On 11 February 2019 I set myself the challenge of reading 1001 Songs You Must Hear Before You Die by Robert Dimery (ed.) and following the book’s advice to the letter. I’ve previously read 1001 Films… and started 1001 Albums… but felt 1001 Songs… would be a sensible place to start for what I have in mind here.
My challenge is to read about one song per day and listen to it (YouTube and Spotify, I need you tonight!) before sharing my own thoughts. Some songs I will love, others I’ll hate, and I’m sure there will be those that leave me perplexed but listen to them I shall.
I’ll also try, and most likely fail, to pinpoint the best song from the 1001 on offer but I’m nothing if not foolhardy. Instead of one song, I’m predicting I’ll have about 100 favourites by the end and may have to resort to a Top 10 so far to maintain any semblance of sanity.
So long as I post every day (including Christmas) then this challenge should come to an end on Wednesday 8 November 2021. Staying with the Barney Stinson theme I am hoping that the whole experience will prove to be… legendary!
The Upsetters – Underground (1976)
The sun sets on 1976. We’re done with the US for today, dear reader, because we need to take a plane back to Jamaica. We have seen a handful of artists already from this beautiful island who worked with producer, Lee “Scratch” Perry but now it is the man himself who is in the spotlight. Working with his house band – The Upsetters – in the 1970s, Perry became one of the pioneers of dub, a genre of electronic music involving remixing whole or existing pieces of music, often removing vocals, and throwing in a range of studio effects to complete the composition. We’re talking very avant garde stuff here. In 1976 Perry and The Upsetters (apt name that you might argue if you have an aversion to dub music) released Super Ape, a key album in reggae and dub circles and from there 1001 Songs have gone with Underground.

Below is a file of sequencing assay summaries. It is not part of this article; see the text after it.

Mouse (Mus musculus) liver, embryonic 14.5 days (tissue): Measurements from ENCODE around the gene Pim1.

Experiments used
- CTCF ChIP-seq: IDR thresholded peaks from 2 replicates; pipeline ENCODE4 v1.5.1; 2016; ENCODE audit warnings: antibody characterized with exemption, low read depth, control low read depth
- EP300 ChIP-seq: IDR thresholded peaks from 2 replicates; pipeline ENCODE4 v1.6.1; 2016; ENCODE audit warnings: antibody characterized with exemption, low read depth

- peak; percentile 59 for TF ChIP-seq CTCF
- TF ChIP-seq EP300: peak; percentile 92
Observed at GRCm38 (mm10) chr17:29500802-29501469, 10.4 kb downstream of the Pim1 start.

As befits the dub music genre, Underground is primarily concerned with the music rather than lyrical content. It does open with a chorus of “ta da da da” and the only line in the whole track is, “underground roots are collie roots.” The word “collie” is Jamaican rastafarian slang for “marijuana” so it’s pretty clear what we are referring to with this song. We get a couple of repetitions of this one line but primarily the music is what we are here for.
Underground is lyrically limited but that has been the case with other songs on our list. Sometimes you don’t need a lot of words to create a song. While not one of my favourites on this list, there is still a lot to appreciate with Underground, particularly when considering the influence in general of dub music. The likes of The Police, The Clash, UB40 and Massive Attack have all been inspired by this subgenre and although it started as an offshoot of reggae, dub has since branched out into many other genres including rock and hip hop. Perry keeps alive the traditional dub he helped to popularise though he must be proud of how far and wide dub’s journey has been.
Favourite songs so far:
The Animals – House of the Rising Sun (1964)
Simon & Garfunkel – The Sounds of Silence (1965)
The Doors – The End (1967)
The Beatles – A Day in the Life (1967)
David Bowie – Life on Mars? (1971)
Rod Stewart – Maggie May (1971)
Sparks – This Town Ain’t Big Enough for the Both of Us (1974)
Queen – Bohemian Rhapsody (1975)
Pink Floyd – Wish You Were Here (1975)
Bruce Springsteen – Born to Run (1975)